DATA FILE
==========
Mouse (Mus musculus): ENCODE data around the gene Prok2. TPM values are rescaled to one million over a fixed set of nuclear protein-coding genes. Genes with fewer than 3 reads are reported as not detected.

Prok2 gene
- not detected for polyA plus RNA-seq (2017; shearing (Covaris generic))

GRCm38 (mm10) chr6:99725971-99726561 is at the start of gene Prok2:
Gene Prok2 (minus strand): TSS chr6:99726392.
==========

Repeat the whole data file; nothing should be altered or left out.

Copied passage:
Mouse (Mus musculus): ENCODE data around the gene Prok2. TPM values are rescaled to one million over a fixed set of nuclear protein-coding genes. Genes with fewer than 3 reads are reported as not detected.

Prok2 gene
- not detected for polyA plus RNA-seq (2017; shearing (Covaris generic))

GRCm38 (mm10) chr6:99725971-99726561 is at the start of gene Prok2:
Gene Prok2 (minus strand): TSS chr6:99726392.